if thinking of you as a friend,
I have to boldly cried out.
Oh, Yadava oh, Krishna, come here. My good friend,
not knowing of this, your magnificence
out of an absence of mine
or out of mere love for you.
If I have slighted you in any way,
even in gest, however, that might be,
I beg your indulgence.
Oh, measurable in measurable one.

And now Arjuna lays himself prostate, asks for forgiveness.

And as a friend with a friend,
as a lover with a loved one,
pray bear with me.

Arjuna asks for every relationship of intimacy, everyone that honors and humbles everyone that lays him bare and makes him vulnerable to that place where love reveals all desires present as the divine’s own consciousness, choosing the experience of all things, Krishna replies:

It is out of grace for you,
Maya Prasanna and Tava Argentina.
It is out of grace for you Arjuna
That I’ve revealed by my power of yoga.
This highest form full of fire,
universal, primeval, unending,
which no one but you has ever be held.

And in that sense, Krishna is giving us an opportunity vicariously through the Bhagavad Gita to reveal that presence that we, as those who might love Krishna might not have to face this ordeal of Arjuna, but know this experience as that deep embracing experience of love as it were spared from Arjuna’s fire.

Have no more fear,
be no longer bemused by this sight
of this form of me so inspiring
Your terror, gone
Your heart again,pleased
set eyes once more upon
the body that you know,

Arjuna asks for his benevolent four-armed form, a kind of further confusion of his own awareness since clearly Krishna has been standing beside him as his friend, his compatriot, his political ally, his brother-in-law, his dearest one, Arjuna recognizing all of those characters and now recognizing the true identity of the divine as all beings. When we see that very same Krishna in all beings, as all the beings that we know, we will be similarly humbled. We will be similarly embracive of that greatness that all of us share in as the sublime consciousness of Krishna chooses to express itself through our form and as our soul. It’s clearly this sense of entering into the intimacy of Krishna’s identity. The chapter 11 offers a distinctive and perhaps harrowing view of our prospects, not merely to reach or experience the divine as a being, but to find that divine being in us, as all beings and with the eyes that reveal that great terror of love that holds us in the fire of every possibility of our own desires.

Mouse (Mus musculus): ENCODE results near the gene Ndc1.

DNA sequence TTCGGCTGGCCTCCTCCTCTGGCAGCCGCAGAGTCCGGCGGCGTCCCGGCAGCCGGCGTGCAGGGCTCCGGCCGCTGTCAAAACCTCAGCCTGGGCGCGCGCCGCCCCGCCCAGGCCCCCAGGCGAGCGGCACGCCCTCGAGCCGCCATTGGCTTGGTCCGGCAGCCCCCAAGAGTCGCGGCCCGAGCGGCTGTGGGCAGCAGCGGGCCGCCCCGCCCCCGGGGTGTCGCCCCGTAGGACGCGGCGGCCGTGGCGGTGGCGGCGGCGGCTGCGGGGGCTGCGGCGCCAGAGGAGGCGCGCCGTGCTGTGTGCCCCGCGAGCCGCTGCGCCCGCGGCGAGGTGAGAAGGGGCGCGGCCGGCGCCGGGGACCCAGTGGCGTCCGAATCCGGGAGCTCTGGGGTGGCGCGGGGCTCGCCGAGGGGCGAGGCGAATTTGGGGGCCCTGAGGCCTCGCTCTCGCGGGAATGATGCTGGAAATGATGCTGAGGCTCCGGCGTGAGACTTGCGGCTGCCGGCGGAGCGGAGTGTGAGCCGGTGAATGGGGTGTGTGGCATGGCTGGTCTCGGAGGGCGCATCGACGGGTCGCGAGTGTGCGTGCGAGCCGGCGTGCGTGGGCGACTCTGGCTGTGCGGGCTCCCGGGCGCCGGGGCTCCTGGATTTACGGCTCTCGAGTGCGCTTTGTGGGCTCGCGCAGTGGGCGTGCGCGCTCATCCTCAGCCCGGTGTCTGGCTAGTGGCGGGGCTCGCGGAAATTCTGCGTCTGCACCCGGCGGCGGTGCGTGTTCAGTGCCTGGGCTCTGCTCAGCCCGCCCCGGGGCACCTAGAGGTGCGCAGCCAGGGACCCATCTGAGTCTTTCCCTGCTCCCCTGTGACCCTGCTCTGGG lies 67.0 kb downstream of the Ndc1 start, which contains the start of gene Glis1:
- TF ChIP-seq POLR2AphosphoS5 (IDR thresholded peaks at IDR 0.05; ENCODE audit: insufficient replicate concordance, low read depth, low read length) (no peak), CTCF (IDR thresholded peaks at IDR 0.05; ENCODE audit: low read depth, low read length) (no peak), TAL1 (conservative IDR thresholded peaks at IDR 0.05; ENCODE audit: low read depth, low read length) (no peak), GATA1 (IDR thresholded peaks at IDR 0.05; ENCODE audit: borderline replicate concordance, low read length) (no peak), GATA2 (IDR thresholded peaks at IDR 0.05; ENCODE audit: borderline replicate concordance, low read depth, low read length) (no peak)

Repeating again, and chapter 12, I deem those most adept at yoga who fixed their minds on me and in constant yoga and with complete faith attend on me. And so it isn’t this extraordinary and wild and terrorizing experience that Krishna most content most commands it is this attentiveness, this commitment, this temerity, this sense of fixing a mind in constant yoga that Krishna says is the true source of our empowerment, not the extraordinary kind of great hit that brings us to God, to our knees and God’s terror. But in the everyday, sensibility of find the divine in all things with a constancy of clarity and

equability dispose to everyone he says
and everything where the well-beings of all creatures
are at hark and there they to reach me,
fix your mind on me alone,
let your spirit enter into me.

He tells our Jenna in chapter 12